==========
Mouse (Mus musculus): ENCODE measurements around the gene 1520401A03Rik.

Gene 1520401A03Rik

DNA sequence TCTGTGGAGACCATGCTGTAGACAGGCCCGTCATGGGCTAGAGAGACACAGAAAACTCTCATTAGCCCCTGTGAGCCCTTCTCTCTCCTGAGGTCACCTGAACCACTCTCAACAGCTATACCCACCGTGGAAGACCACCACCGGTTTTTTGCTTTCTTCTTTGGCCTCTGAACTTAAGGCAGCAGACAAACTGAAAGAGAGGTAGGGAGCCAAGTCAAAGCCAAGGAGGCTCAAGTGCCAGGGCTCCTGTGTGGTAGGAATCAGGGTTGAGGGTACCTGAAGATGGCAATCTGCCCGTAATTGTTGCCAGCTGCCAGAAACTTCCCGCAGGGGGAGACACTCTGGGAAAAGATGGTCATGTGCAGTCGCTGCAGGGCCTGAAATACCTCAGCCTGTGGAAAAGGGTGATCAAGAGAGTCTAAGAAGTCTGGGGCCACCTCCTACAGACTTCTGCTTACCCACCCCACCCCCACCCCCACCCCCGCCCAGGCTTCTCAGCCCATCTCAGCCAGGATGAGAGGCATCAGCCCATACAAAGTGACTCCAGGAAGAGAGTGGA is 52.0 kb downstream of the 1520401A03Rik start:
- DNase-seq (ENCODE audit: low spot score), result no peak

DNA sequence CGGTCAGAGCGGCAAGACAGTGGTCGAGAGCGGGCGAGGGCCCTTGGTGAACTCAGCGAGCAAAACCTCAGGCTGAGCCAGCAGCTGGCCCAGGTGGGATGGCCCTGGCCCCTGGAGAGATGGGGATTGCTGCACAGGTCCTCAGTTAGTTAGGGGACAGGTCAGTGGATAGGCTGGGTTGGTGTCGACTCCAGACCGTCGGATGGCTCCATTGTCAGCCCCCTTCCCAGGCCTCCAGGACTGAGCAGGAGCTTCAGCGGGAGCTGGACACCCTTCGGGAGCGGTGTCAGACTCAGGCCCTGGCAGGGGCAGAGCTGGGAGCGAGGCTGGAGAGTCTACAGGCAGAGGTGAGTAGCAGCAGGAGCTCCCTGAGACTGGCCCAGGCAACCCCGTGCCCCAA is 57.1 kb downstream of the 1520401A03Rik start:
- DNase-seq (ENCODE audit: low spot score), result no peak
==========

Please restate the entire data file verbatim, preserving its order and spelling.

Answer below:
Mouse (Mus musculus): ENCODE measurements around the gene 1520401A03Rik.

Gene 1520401A03Rik

DNA sequence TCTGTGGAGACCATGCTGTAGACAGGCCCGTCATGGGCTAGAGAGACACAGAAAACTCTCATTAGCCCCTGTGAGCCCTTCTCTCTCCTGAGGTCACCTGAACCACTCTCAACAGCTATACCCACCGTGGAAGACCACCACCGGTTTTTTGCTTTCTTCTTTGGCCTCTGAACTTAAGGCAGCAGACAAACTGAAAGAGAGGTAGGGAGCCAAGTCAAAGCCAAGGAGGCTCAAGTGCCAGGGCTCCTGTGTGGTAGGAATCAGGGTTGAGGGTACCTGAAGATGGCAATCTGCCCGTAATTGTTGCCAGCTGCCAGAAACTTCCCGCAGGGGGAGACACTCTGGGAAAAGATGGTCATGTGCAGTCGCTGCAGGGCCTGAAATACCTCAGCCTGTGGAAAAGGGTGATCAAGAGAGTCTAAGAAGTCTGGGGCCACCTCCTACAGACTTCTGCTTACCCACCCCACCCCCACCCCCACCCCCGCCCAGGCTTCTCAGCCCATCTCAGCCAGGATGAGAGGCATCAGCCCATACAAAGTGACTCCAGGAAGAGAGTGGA is 52.0 kb downstream of the 1520401A03Rik start:
- DNase-seq (ENCODE audit: low spot score), result no peak

DNA sequence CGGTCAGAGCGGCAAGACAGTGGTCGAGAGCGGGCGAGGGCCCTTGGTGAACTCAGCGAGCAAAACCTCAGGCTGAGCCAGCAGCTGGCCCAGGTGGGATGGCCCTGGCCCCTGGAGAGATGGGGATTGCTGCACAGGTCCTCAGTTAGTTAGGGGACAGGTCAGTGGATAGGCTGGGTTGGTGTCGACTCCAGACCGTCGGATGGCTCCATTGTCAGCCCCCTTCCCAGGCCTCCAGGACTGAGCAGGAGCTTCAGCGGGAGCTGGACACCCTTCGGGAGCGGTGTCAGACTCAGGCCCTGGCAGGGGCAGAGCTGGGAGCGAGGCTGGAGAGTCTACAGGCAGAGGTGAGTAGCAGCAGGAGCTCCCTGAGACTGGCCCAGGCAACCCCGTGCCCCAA is 57.1 kb downstream of the 1520401A03Rik start:
- DNase-seq (ENCODE audit: low spot score), result no peak